] took a slightly different approach although still starting from array-based peripheral gene expression data. Their bioinformatics-based approach identified a 14 probe set biomarker with high diagnostic accuracy using artificial neural networks analysis. However, when employing an unsupervised hierarchical clustering–with the 14 probe sets diagnostic separation was not attained.
Recently, there have been investigations into the use of peripheral blood microRNA expression as possible biomarkers for SZ. Lai and colleagues [48
] used a TaqMan array composed of 365 human microRNAs, in a learning set of 30 cases and controls. Their significant findings, when comparing cases and controls, were subsequently tested in an independent case–control sample of 60 SZ and 30 control subjects. The authors were able to identify a disease signature, producing adequate sensitivity and specificity, with seven microRNAs. Beveridge et al.
], previously found evidence for microRNA mediated regulation of expression in post-mortem SZ brain. As an independent follow-up in peripheral blood, Gardiner and colleagues [50
] investigated microRNA expression in 112 SZ and 76 controls, and were able to identify 33 microRNAs passing false discovery rate correction. These studies demonstrate the utility of microRNAs in discriminating disease state.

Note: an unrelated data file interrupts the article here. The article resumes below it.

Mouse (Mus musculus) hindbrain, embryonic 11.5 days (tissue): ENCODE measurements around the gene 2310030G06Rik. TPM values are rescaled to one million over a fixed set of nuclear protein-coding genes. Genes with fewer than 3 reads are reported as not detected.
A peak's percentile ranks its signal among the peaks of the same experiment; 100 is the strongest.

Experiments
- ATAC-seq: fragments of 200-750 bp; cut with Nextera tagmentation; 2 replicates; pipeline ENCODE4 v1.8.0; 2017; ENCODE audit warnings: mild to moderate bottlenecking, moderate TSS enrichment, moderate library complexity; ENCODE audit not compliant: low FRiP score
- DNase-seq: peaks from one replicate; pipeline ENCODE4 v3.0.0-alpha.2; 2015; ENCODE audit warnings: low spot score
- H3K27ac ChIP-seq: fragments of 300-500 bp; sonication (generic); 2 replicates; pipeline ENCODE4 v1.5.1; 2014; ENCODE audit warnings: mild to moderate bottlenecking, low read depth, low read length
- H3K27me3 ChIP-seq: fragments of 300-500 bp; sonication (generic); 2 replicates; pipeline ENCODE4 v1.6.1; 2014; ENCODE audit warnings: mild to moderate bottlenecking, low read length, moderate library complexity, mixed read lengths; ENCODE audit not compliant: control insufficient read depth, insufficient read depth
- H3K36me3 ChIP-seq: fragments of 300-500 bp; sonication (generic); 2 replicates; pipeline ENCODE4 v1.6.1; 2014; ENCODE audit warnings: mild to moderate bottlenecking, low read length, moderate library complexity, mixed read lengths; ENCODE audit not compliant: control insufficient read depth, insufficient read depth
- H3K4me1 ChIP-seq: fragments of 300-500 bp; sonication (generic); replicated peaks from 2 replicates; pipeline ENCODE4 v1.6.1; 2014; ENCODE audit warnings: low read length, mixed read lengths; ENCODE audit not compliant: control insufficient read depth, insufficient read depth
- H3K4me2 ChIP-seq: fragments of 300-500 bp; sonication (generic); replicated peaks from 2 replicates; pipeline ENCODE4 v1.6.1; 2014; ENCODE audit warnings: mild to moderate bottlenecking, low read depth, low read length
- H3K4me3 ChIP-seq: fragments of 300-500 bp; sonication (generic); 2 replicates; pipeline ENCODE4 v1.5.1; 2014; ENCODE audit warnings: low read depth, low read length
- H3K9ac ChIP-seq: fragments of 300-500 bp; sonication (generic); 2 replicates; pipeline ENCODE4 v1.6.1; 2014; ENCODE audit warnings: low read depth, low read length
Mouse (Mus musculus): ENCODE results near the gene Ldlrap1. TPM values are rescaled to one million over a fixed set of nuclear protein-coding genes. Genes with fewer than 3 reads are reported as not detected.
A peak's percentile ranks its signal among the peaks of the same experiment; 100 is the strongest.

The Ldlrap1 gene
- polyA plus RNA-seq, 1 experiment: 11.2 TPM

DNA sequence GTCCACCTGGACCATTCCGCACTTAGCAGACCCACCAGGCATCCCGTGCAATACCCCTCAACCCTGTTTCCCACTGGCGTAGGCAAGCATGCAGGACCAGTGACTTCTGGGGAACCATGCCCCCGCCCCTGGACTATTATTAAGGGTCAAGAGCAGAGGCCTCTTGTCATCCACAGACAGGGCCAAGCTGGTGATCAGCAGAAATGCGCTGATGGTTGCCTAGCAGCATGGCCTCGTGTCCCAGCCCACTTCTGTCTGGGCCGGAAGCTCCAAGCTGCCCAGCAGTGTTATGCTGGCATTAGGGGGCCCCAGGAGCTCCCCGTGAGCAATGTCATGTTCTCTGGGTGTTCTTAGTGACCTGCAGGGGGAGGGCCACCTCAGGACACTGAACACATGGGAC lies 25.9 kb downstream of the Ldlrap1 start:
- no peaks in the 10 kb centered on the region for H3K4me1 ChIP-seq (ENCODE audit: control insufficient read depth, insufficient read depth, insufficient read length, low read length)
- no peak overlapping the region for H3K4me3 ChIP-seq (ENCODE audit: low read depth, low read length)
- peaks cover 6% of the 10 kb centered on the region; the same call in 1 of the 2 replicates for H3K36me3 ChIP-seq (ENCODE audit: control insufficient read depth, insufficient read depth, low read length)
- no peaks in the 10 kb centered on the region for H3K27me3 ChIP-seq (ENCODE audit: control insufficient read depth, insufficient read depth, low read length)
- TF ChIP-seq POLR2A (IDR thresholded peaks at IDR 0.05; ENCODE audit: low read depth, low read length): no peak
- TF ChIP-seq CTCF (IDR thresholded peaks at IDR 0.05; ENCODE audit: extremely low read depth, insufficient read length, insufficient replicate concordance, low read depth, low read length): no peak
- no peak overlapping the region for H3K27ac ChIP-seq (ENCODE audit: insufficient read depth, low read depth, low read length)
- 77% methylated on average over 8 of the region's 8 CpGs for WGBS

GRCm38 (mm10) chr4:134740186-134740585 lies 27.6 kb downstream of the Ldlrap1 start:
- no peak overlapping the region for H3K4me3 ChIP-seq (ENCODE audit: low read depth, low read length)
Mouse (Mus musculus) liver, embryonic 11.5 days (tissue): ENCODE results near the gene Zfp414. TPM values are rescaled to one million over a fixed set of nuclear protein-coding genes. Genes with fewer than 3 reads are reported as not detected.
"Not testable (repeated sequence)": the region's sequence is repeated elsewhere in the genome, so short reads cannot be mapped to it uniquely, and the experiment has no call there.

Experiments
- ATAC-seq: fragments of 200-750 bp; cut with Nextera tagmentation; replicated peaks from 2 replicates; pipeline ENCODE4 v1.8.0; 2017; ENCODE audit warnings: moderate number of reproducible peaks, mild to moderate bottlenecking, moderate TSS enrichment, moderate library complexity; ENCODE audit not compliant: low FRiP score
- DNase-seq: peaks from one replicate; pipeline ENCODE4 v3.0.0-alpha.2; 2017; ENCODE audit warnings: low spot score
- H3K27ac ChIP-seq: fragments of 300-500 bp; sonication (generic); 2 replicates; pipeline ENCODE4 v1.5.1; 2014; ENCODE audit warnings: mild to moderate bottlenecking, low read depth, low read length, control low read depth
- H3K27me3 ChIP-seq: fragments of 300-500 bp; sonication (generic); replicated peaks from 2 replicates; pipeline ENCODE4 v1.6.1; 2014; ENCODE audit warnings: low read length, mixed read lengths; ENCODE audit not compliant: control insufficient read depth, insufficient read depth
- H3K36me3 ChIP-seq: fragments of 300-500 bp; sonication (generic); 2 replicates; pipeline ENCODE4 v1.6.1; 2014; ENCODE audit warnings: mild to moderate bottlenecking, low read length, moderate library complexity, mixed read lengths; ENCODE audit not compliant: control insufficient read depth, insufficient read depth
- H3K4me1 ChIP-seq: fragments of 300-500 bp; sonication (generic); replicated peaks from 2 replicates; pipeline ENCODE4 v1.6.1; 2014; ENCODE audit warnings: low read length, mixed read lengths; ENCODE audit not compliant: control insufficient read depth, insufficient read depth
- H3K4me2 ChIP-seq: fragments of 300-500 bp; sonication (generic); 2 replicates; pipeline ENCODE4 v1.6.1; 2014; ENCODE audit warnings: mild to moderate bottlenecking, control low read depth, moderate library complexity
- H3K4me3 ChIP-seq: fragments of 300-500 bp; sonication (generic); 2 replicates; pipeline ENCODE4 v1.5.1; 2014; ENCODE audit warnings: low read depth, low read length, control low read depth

These reports however show little overlap between the results of each study, most likely due to disease heterogeneity, medications, different preparations of blood cells, array platform differences small samples and other confounders [8
]. Nevertheless the studies are encouraging in that they provide positive evidence that some peripheral markers are comparable to those from post-mortem studies, thus lending support to the use of peripheral blood samples as an advantageous alternative in the quest for the biological markers of brain-based disorders. However, there is room for additional improved methodologies, utilizing various levels of genomic information to identify biomarkers, one of which is investigating the genetics of gene expression—specifically eQTLs and associated SNPs.
Suggestions that we offer for selection of a predictive biomarker: (i) The gene should have differential expression in SZ in LCL (or blood or peripheral blood mononuclear cell (PBMC)) in at least one or more prior studies, (ii) the gene ideally should be abundant in cell lines and whole blood, (iii) the gene should show differential expression within the SZ sample in brain [34
] and (iv) the gene should not represent treatment effects (unless this is an aim of the study being undertaken), this criterion can be achieved through the collection of peripheral blood from first-episode SZ prior to the induction of treatment. As a working example of these selection criteria, the multidimensional scatter plot, in , shows that the resulting gene list can be refined to using only four probe sets from the above criteria for complete classification between SZ and controls. These probe sets located in four different genes reliably predict subjects with SZ from controls in LCLs in our particular data sets, and predictions are based upon independent criteria applied to independent data sets.
Figure 1: There were four exons from different genes (BAT2L, DEK, GSR and DBC1) that significantly discriminated first-episode individuals with SZ (blue) and controls (red). The individual exons with bootstrap P-values <10−8 were plotted in multidimensional (more ...)